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Zephyr Weekly Update – Yes we CAN

As we’re entering a new month, I would like to start this week’s update with a quick look at some interesting metrics for the month of April, taken from the GitHub repository. And we are getting dangerously close to 500 boards supported upstream!

While I have your attention, I would also like to encourage you to take the Eclipse IoT Developer Survey and take some time to provide your input with regards to your embedded and IoT practices (which programming language or RTOS you use–hint, hint!–to hardware architectures, software supply chain management practices, etc).

And without further ado, let’s dive into this week’s noteworthy Zephyr contributions!

New boards, shields & SOCs

XMC4700 relax kit from Infineon.
  • XMC4700 relax kit board (#55435): Zephyr now supports the XMC4700 relax kit from Infineon. This evaluation board sports an XMC4700 micro-controller, based on an Arm Cortex-M4 @ 144MHz, with 2MB Flash and 352KB of RAM.
    This MCU is well-suited for applications that require motor control (ex: toys, power tools, industrial pumps, …) and for EV-charging scenarios.
  • ARC HS4xD support (#56683): Support for the ARC HS4x processor family has been added, including the board definition for the HS4xD development kit. Since some of you, just like me until a few weeks ago, might not be familiar with ARC processors, I recommend you have a look at the dedicated Wikipedia entry.
  • Many developer kits from ST Microelectronics feature a so-called Morpho connector. As opposed to the common “Arduino shield” type of connector, Morpho aims at exposing *all* the pins of the MCU, which can be really convenient to really make the most of the available peripherals.
    Thanks to Gerald and pull request #57468, ST Morpho connector nexus nodes are now supported and the pins mappings for Nucleo G431RB and Nucleo F302R8 boards have been contributed as examples.


  • NXP’s S32 family of microcontrollers are dedicated to automotive and industrial applications. As such, they support CAN XL, a variant of CAN that supports data rates up to 20MBit/s.
    With PR #52450, support has been added for NXP S32 CANEXCEL, and the board definition of the X-S32Z27X-DC has been updated accordingly.
  • The ADS114S08 from Texas Instruments is a low-power/low-noise 16-bit ADC. And of course, you’ve guessed correctly: it’s now supported 🙂 (#54911).
  • You might remember the Nordic nPM1300 Power Management Integrated Circuit (PMIC) from previous weeks, and the associated nPM1300-EK evaluation kit. PR #56929 added a driver for the charging module. The code sample for the evaluation kit has been updated accordingly.

Shell improvements

The Zephyr shell is definitely one of my favorite features. Its extensibility and ease-of-use to quickly expose “helpers” that help monitoring and troubleshooting an application are super convenient, and it’s great to see it got some love this week.

The Zephyr shell has been enhanced to allow capturing and retrieving return values from executed commands, making it easier for developers to diagnose issues and understand the outcomes of shell commands. Just use the retval command to get the return code of the command that was executed last.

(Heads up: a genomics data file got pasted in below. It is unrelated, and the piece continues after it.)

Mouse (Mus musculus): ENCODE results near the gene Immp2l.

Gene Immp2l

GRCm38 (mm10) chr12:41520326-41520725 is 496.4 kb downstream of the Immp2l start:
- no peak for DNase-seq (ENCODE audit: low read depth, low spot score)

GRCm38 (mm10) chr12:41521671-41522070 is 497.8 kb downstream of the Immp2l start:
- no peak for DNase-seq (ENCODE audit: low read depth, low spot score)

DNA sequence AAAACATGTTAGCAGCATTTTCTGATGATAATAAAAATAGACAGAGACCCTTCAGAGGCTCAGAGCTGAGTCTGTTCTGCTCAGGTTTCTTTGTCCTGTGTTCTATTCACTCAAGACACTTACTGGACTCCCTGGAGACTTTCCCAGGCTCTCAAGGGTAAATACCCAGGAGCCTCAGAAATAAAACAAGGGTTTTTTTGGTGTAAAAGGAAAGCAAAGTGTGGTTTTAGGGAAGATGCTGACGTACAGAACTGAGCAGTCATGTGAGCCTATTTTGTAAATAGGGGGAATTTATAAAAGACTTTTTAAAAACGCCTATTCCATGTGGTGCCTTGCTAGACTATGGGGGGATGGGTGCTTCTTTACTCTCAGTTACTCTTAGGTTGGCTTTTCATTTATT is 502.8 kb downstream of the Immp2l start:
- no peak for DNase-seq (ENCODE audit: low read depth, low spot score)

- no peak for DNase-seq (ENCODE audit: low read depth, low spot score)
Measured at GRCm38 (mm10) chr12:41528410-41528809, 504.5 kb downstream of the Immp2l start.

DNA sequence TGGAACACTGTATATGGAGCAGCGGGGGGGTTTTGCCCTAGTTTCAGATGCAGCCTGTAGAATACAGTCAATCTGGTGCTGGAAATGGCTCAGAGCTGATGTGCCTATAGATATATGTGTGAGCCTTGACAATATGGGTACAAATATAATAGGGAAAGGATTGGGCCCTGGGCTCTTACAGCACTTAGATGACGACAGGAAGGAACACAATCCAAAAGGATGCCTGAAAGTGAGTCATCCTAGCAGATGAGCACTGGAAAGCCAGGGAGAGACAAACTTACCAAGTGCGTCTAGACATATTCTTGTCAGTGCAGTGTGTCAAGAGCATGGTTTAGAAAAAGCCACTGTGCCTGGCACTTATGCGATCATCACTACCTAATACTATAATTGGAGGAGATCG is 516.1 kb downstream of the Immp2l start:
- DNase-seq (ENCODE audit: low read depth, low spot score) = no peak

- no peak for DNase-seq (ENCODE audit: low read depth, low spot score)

uart:~$ sensor info
device name: hts221@5f, vendor: STMicroelectronics, model: hts221, friendly name: (null)
device name: lis2mdl@1e, vendor: STMicroelectronics, model: lis2mdl, friendly name: (null)
device name: lps22hb-press@5c, vendor: STMicroelectronics, model: lps22hb-press, friendly name: (null)
device name: lsm6dsl@6a, vendor: STMicroelectronics, model: lsm6dsl, friendly name: (null)
uart:~$ helpp
helpp: command not found
uart:~$ retval

Debugging and Testing updates

  • As of version 0.12.0, OpenOCD supports Espressif’s USB JTAG Programmer. Therefore, there’s no need for a custom OpenOCD anymore if you want to debug for ESP-32. Very cool! The instructions for all the supported ESP32 devkits have been updated accordingly (#56935).
  • When using the flash simulator, ex. when targeting QEMU or native posix, one can now use a memory region as the storage area. This allows the flash simulator to keep its contents over a device reboot (#57380). See an example here.
  • Twister now (#57121) includes an option to shuffle tests across subsets, providing a more efficient and randomized testing environmentZephyr Weekly Update – May 5, 2023. This can help detect unwanted dependencies in test execution order, as well as distributing better tests among subsets (i.e. make sure tests that run longer are distributed more evenly).


  • New flags for disabling Neighbor Discovery/Multicast Listener Discovery per network interface (#57377): New network interface flags have been added to disable Neighbor Discovery (ND) and Multicast Listener Discovery (MLD) per network interface. This allows interfaces that do not support ND/MLD (like OpenThread) to coexist with other IPv6 interfaces.

As always please feel free to jump in with your thoughts or questions in the comments below. See you next week!

Catch up on all the editions of the Zephyr Weekly Update:

Benjamin Cabé